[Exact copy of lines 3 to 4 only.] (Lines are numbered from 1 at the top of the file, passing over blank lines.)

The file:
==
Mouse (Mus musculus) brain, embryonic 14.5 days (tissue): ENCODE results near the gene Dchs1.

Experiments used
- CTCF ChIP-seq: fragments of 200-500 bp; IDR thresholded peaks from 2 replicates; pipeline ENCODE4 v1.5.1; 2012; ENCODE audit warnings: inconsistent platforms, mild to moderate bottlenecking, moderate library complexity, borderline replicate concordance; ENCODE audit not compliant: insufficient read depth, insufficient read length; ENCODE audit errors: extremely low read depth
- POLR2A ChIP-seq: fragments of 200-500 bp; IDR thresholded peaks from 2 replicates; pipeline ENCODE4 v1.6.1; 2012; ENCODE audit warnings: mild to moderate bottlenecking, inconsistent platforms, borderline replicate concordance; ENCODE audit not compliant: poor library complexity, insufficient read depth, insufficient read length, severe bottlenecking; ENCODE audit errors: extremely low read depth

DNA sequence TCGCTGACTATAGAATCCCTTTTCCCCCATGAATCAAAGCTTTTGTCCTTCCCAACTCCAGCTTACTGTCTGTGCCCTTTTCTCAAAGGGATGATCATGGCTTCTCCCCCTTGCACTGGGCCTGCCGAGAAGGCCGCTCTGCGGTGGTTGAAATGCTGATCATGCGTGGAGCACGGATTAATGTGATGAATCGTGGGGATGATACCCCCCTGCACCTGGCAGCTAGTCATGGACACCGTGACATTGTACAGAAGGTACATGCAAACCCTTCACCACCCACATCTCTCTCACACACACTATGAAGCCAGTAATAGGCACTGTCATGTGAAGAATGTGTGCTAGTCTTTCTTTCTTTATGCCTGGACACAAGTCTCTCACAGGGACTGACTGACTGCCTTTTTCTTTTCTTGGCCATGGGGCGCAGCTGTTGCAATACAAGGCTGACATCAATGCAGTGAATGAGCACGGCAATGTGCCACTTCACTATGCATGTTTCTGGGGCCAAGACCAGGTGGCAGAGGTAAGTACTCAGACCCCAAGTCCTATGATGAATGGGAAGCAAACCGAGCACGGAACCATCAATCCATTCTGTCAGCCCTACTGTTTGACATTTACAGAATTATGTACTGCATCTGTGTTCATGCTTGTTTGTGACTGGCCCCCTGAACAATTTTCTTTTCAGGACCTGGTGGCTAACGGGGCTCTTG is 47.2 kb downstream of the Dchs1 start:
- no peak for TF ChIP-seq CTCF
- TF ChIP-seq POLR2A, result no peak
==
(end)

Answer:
- CTCF ChIP-seq: fragments of 200-500 bp; IDR thresholded peaks from 2 replicates; pipeline ENCODE4 v1.5.1; 2012; ENCODE audit warnings: inconsistent platforms, mild to moderate bottlenecking, moderate library complexity, borderline replicate concordance; ENCODE audit not compliant: insufficient read depth, insufficient read length; ENCODE audit errors: extremely low read depth
- POLR2A ChIP-seq: fragments of 200-500 bp; IDR thresholded peaks from 2 replicates; pipeline ENCODE4 v1.6.1; 2012; ENCODE audit warnings: mild to moderate bottlenecking, inconsistent platforms, borderline replicate concordance; ENCODE audit not compliant: poor library complexity, insufficient read depth, insufficient read length, severe bottlenecking; ENCODE audit errors: extremely low read depth